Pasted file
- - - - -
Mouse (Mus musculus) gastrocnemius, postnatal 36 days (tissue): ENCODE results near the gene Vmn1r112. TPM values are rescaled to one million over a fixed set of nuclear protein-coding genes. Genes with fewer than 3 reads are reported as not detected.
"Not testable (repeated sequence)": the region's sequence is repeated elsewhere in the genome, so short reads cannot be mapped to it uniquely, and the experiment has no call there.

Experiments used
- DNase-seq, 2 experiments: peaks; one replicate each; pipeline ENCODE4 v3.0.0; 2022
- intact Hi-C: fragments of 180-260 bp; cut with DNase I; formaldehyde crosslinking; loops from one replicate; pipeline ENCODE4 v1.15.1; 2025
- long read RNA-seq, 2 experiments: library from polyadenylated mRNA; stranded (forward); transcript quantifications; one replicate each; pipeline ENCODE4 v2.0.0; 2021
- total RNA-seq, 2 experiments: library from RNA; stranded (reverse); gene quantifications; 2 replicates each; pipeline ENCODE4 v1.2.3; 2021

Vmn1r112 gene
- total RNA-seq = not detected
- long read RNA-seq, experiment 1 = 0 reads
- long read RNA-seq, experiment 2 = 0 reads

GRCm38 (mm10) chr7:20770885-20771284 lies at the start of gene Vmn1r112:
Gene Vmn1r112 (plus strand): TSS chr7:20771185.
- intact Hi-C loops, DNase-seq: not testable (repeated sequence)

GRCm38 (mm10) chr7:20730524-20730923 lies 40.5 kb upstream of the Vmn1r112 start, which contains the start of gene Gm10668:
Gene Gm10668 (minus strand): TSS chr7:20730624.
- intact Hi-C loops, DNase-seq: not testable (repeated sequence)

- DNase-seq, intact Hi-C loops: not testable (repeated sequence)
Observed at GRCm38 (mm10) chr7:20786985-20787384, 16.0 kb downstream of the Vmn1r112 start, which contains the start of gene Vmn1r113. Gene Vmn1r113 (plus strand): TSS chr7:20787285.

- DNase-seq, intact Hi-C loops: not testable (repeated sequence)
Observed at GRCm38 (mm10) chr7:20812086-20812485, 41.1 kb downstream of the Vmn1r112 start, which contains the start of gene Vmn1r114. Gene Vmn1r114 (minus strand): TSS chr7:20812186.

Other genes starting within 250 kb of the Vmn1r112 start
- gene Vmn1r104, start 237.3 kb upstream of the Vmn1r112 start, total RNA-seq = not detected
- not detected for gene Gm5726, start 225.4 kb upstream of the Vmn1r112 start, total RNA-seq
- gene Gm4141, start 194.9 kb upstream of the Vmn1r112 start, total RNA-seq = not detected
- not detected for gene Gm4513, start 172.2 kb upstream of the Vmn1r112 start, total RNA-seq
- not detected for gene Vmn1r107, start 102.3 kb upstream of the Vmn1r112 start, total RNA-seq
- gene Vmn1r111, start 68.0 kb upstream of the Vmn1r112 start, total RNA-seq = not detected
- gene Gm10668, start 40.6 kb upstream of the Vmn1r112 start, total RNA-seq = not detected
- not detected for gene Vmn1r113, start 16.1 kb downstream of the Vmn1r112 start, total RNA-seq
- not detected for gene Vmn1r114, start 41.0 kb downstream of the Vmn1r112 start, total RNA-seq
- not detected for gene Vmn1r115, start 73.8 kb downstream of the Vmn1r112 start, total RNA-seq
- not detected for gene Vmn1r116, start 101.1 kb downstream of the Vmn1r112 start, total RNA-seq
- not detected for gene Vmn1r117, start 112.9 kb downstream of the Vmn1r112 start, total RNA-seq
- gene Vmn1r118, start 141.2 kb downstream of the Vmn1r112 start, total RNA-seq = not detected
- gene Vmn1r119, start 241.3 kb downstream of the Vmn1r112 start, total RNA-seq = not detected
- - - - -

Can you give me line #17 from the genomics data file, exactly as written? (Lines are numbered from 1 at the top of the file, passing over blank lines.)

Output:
- intact Hi-C loops, DNase-seq: not testable (repeated sequence)